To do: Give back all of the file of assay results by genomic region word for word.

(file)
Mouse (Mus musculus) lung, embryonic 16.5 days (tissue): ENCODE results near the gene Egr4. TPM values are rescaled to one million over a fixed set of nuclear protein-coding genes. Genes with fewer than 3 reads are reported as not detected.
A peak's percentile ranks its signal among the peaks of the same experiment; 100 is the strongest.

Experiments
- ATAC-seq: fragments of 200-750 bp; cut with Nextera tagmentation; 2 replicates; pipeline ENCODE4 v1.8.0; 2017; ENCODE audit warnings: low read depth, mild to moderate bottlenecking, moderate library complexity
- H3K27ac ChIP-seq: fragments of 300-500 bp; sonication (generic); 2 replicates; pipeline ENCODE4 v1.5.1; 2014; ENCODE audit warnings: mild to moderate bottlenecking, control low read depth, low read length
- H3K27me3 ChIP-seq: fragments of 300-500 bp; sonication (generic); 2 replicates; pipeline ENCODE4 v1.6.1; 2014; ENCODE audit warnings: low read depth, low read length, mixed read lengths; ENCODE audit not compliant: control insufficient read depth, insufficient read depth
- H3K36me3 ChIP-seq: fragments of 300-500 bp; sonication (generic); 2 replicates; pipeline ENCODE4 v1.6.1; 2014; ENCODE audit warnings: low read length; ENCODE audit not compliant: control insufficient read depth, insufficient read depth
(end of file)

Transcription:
Mouse (Mus musculus) lung, embryonic 16.5 days (tissue): ENCODE results near the gene Egr4. TPM values are rescaled to one million over a fixed set of nuclear protein-coding genes. Genes with fewer than 3 reads are reported as not detected.
A peak's percentile ranks its signal among the peaks of the same experiment; 100 is the strongest.

Experiments
- ATAC-seq: fragments of 200-750 bp; cut with Nextera tagmentation; 2 replicates; pipeline ENCODE4 v1.8.0; 2017; ENCODE audit warnings: low read depth, mild to moderate bottlenecking, moderate library complexity
- H3K27ac ChIP-seq: fragments of 300-500 bp; sonication (generic); 2 replicates; pipeline ENCODE4 v1.5.1; 2014; ENCODE audit warnings: mild to moderate bottlenecking, control low read depth, low read length
- H3K27me3 ChIP-seq: fragments of 300-500 bp; sonication (generic); 2 replicates; pipeline ENCODE4 v1.6.1; 2014; ENCODE audit warnings: low read depth, low read length, mixed read lengths; ENCODE audit not compliant: control insufficient read depth, insufficient read depth
- H3K36me3 ChIP-seq: fragments of 300-500 bp; sonication (generic); 2 replicates; pipeline ENCODE4 v1.6.1; 2014; ENCODE audit warnings: low read length; ENCODE audit not compliant: control insufficient read depth, insufficient read depth